• Shippers will in the near term face high rates, space and container shortage, congestion or delays in some ports, cancelled routes leading to cargoes stuck in transshipment ports
• Philippine Multimodal Transport and Logistics Association, Inc. president Marilyn Alberto advises shippers to assess options such as near-shoring and managing risks through multi-sourcing
• Shippers should improve their forecasting of volumes and shipment patterns so they can negotiate ahead with shipping lines for vessel space
Philippine Multimodal Transport and Logistics Association, Inc. president Marilyn Alberto in an presentation projected that rate levels will remain volatile on all major trade routes.
Rate levels will continue to go up, especially on the trans-Pacific and Europe routes, but contract and spot rates are seen to come down but not to pre-COVID-19 levels, Alberto said at a webinar hosted by Supply Chain Management Association of the Philippines.
Aside from soaring and volatile rates, shippers should also brace for delays and disruption of service, and space and equipment shortage. These are the effects of shipping lines implementing capacity measures such as suspension of services, blank sailings, and re-routing of vessels in response to the pandemic.
Alberto noted they themselves are still experiencing space and equipment shortage, especially on trans-Pacific routes.
Nestle Philippines, Inc. head of inter-market materials management Dennis Llovido, in a presentation during the same webinar, said they have also been encountering issues with container availability, particularly for the in-demand 40-foot high cube (hc) containers.
Other challenges shippers are encountering during this period include congestion or delays in several ports particularly in Asia; vessel schedule reliability issues; cancelled routes leading to cargoes stuck in transshipment ports; and high rates.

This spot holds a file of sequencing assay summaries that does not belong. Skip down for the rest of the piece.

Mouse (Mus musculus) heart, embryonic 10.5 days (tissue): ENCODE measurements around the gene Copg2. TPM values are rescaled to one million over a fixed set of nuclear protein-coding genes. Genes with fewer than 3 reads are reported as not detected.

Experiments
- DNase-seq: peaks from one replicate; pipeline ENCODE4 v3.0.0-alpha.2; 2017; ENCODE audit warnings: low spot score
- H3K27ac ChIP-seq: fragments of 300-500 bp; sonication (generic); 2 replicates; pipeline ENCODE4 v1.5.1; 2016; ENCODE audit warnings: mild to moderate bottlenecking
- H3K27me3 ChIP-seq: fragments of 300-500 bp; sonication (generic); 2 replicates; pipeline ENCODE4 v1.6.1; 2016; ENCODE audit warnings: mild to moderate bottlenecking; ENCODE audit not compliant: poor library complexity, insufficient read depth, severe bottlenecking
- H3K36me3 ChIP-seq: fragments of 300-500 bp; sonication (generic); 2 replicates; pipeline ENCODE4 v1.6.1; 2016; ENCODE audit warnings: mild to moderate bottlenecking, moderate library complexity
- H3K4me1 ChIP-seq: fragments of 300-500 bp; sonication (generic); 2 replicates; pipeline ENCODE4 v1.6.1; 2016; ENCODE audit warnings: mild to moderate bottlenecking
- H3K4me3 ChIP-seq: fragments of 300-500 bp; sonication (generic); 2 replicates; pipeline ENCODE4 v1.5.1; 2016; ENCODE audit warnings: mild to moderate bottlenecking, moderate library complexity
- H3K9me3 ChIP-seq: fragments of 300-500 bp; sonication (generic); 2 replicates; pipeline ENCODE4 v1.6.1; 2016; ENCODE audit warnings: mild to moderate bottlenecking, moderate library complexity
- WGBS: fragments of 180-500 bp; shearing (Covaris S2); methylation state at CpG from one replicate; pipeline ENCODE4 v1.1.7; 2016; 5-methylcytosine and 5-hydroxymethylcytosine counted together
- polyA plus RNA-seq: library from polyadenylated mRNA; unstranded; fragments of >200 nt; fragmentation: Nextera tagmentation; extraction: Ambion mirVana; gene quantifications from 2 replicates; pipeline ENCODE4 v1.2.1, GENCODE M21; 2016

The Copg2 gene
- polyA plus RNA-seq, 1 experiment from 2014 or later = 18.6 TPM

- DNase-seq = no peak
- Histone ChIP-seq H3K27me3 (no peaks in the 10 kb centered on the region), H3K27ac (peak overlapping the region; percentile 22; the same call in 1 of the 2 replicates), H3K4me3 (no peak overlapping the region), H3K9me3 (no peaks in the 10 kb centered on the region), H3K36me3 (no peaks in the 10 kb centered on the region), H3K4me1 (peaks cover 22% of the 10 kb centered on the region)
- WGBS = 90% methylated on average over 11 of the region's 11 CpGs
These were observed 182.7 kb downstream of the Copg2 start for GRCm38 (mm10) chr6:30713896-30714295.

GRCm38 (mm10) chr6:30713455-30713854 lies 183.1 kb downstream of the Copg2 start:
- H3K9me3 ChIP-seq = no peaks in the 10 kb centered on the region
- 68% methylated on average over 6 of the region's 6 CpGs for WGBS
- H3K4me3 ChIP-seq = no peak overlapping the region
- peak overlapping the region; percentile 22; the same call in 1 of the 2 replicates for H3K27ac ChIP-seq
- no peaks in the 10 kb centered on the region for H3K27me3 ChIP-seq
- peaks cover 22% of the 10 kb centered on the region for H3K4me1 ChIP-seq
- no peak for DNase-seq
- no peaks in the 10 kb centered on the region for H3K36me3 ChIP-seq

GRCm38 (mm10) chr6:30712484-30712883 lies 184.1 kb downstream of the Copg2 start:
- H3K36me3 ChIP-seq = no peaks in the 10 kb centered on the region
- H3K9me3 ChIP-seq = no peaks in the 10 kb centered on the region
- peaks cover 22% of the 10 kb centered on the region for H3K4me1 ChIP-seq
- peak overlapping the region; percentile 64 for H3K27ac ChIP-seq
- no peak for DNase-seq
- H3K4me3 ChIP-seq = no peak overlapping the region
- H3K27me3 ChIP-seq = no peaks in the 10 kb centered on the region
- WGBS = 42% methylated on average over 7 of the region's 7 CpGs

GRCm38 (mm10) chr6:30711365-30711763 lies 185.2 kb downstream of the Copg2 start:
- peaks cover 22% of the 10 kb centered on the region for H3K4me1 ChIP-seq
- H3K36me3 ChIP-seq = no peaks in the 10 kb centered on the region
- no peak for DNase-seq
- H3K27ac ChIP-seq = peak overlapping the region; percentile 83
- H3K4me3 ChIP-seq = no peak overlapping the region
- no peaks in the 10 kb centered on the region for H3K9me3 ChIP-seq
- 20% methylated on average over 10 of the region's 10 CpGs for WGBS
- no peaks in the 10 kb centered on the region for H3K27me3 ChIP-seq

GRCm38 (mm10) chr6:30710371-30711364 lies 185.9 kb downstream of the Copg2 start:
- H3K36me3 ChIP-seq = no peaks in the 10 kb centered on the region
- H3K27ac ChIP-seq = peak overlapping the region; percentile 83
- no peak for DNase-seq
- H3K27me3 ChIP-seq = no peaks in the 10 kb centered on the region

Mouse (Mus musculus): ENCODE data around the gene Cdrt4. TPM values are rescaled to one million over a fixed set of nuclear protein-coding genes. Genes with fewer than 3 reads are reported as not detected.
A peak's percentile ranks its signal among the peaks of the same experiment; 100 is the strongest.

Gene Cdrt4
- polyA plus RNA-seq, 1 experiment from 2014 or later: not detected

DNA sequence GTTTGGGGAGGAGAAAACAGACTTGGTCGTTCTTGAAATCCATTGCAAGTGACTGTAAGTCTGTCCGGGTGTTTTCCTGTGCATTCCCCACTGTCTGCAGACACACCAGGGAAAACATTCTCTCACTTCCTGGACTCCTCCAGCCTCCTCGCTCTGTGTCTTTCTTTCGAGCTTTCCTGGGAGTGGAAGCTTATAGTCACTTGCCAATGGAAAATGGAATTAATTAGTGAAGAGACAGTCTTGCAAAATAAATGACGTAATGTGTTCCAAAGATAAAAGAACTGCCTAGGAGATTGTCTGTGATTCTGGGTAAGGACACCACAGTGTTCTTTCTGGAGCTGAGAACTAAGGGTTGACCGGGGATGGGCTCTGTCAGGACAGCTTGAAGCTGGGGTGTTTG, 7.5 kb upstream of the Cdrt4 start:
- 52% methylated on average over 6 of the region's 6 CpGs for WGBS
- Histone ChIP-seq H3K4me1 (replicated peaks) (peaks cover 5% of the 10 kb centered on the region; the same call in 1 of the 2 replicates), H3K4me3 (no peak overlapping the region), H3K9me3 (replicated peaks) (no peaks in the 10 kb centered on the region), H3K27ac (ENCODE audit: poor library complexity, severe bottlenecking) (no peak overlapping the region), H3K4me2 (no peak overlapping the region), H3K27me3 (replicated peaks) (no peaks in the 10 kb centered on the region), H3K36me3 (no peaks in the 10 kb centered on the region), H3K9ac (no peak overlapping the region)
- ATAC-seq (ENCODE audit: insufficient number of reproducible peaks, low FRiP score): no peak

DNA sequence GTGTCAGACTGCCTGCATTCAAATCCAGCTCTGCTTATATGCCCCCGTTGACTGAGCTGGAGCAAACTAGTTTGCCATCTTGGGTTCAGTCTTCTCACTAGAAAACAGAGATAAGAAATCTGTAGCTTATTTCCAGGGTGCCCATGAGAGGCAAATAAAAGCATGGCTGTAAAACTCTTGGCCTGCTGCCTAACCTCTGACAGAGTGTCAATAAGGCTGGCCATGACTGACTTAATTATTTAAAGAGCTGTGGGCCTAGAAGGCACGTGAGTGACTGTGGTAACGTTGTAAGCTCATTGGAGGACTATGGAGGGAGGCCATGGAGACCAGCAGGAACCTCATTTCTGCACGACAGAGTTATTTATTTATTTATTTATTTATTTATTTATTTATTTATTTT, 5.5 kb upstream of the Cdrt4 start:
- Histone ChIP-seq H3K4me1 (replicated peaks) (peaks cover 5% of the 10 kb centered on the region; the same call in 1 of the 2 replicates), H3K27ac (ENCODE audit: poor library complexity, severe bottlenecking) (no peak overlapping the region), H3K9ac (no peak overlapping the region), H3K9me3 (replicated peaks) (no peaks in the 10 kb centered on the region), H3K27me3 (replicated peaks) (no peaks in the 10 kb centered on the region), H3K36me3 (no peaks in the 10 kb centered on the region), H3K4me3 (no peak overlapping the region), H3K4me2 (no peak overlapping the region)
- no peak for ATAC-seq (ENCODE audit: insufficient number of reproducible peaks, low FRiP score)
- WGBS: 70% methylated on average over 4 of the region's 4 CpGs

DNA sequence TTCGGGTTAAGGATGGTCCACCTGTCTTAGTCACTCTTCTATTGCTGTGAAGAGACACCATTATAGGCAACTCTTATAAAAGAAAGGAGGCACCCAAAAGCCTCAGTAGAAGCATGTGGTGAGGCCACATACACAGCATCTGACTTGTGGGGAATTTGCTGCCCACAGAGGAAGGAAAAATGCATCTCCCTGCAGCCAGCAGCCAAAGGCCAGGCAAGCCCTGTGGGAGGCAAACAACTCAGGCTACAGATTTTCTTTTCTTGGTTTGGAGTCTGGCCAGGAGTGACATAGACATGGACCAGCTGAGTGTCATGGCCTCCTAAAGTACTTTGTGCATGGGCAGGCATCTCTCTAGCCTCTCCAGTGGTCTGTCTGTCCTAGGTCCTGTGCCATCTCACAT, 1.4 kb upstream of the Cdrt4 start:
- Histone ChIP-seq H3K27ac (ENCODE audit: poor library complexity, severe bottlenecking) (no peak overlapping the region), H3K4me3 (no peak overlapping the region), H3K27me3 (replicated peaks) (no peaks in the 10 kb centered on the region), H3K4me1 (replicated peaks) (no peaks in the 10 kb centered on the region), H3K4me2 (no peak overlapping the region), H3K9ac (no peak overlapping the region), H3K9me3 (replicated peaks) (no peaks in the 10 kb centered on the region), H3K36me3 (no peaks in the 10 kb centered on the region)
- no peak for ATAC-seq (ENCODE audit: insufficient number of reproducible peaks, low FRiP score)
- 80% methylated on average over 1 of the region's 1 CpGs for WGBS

On volumes, Alberto said she foresees that in 2021, trade will remain brisk through the Chinese New Year, but demand from recession-hit consumers will be uncertain.
To cope with all these challenges, shippers should find ways to work within the capacity adjustments implemented by shipping networks and improve their forecasting on volume and shipment patterns, she said.
Alberto added that “one thing is sure, according to the carriers, is that capacity strategies, which means limiting available space, is here to stay and shippers will need to find ways to work within the adjusted networks.”
Alberto advised shippers to carefully assess the varied options for adjusting their changing supply chain designs, such as shortening the supply chain by near-shoring and managing risks through multi-sourcing.
They should also improve their forecasting of volumes and shipment patterns so they can negotiate ahead with shipping lines on vessel space needed.
Shippers should likewise aim for closer relationships with their service providers so they can help each other in finding space at the best price possible for their shipments.
Service providers, meanwhile, should improve visibility and agility of door-to-door transport operations, and invest in digitalization and automation.
On container availability, Llovido suggested that shippers look into other types of containers aside from 40-foot hc boxes, and reuse the containers used for their imports and exports. – Roumina Pablo